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The Cash Flow Statement: Analyzing the Lifeline of a Small Business


Cash is the lifeline of a small business. Many companies build from the ground up, using personal cash investments in the hopes that an income stream will eventually take over. An unanticipated shortage of cash funding may cause production issues and work stoppages, especially when access to credit is difficult. To monitor the inflows and outflows of cash for a growing business, a cash flow statement should be prepared and reviewed on a regular basis.

What is a Cash Flow Statement?

A cash flow statement shows the change in the company's cash balance during a specific period of time. Not only will this statement show the change in the cash balance, but it will indicate how the company’s cash balance changed. It will signal if the business made or lost money from normal operations, if the company borrowed money, if it lent money, how much debt it paid back, and more.

It is important to note that the cash flow statement is not an income statement. Financial advisers often stress that income does not equal cash, especially for companies with a large percentage of credit-based sales. When examining cash flow, adjustments must be made to the income statement to remove non-cash items, such as depreciation expense. Principal payments on loans are counted as cash flow items, but not income statement expenses.

Beginning Balance and Cash Receipts

A cash flow statement begins with a company's beginning cash balance. This is a summation of bank balances plus any petty cash on hand. The next step is to analyze cash inflow over a certain period — typically a month, quarter, or year — by listing all cash receipts.

Sources of Cash

Sales are the greatest source of cash for most businesses. But as opposed to the accrual method of accounting, where sales revenues reported on the income statement have been earned, but not necessarily collected, only sales revenues where payment has actually been received are reported on the cash flow statement.

Interest earned from bank accounts and investments is also listed as a cash inflow. Financing arrangements, such as small business loans or a line of credit, are another common source of cash. When funds from investors are received to fuel business growth, these amounts are included in cash receipts.

Cash Payouts

Once total inflows of cash have been measured, the next step in a cash analysis involves determining how much the company spent to maintain or grow the business. Examples of cash payouts range from payments to suppliers or vendors, to business expenses like employee salaries. Cash investments in property and equipment are reported as they occur, although for income statement purposes these assets may be depreciated over their useful life.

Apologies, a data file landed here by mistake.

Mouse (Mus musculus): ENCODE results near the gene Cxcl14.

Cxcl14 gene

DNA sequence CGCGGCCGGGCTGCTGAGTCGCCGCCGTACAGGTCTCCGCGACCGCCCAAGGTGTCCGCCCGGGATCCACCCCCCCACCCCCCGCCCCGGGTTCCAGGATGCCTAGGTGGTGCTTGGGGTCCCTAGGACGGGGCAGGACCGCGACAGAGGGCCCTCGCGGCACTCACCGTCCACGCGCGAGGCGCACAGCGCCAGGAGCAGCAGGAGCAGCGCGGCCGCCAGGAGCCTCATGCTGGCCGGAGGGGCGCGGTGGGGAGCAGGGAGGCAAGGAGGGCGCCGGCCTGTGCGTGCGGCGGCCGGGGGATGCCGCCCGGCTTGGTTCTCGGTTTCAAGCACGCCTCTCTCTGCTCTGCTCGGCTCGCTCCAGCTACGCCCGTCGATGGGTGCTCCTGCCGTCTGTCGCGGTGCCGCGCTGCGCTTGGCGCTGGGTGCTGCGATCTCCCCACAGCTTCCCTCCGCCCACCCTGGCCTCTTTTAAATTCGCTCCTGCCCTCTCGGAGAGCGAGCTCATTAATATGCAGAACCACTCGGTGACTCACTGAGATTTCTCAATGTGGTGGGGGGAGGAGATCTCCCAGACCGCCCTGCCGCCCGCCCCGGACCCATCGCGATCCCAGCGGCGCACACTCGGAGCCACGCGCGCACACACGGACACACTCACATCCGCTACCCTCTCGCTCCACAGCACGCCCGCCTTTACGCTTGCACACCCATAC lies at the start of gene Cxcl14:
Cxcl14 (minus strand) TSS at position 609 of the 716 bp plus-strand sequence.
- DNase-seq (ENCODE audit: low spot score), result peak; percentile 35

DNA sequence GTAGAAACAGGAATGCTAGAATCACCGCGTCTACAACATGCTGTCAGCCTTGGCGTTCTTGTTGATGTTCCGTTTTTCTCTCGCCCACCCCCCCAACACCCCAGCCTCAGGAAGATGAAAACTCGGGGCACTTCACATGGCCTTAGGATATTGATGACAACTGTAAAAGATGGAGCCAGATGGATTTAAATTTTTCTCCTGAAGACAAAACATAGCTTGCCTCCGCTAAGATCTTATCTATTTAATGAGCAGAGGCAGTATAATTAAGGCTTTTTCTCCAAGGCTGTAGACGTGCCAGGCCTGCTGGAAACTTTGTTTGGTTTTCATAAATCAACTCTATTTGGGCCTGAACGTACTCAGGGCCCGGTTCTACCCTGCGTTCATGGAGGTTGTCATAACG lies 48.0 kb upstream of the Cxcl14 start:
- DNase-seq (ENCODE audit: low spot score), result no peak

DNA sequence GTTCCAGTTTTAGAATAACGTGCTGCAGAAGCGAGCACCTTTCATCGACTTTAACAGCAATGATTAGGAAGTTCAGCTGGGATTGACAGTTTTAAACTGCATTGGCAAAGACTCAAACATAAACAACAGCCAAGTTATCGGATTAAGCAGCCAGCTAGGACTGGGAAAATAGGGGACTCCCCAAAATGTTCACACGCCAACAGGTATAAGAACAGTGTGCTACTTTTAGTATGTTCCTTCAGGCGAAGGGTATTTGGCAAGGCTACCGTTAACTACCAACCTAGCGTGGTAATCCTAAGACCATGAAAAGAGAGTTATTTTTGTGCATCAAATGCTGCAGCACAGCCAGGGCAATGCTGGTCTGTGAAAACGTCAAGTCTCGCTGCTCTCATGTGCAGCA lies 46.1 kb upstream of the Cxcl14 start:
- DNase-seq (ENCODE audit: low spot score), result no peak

Operating Cash Flow

Many companies choose to analyze cash related to operating activities separately from investment and financing activities. Operating cash flow represents how well the business is funded on a standalone basis. In other words, while outside investments, loans, and lines of credit are alternative funding sources, a company must strive to profit from operations or it may not be viable for the long term.

Cash Flow for Seasonal Businesses

A cash flow statement is an important management tool for seasonal businesses. If a company takes in most of its cash sales during a few months of the year, it may need to time cash payouts so as not to run out of liquid funds. For example, investments in the business may be delayed until after the height of peak season sales. Since employees are often paid year-round, budgeting is important to guarantee the company can meet payroll needs.

The cash flow statement is one of the most important financial reports for small companies, especially in early years when cash flows can be erratic. Online accounting systems help small businesses analyze cash flow by capturing all transactions involving payments and receipts.


This website contains articles posted for informational and educational value. Paychex is not responsible for information contained within any of these materials. Any opinions expressed within materials are not necessarily the opinion of, or supported by, Paychex. The information in these materials should not be considered legal or accounting advice, and it should not substitute for legal, accounting, and other professional advice where the facts and circumstances warrant.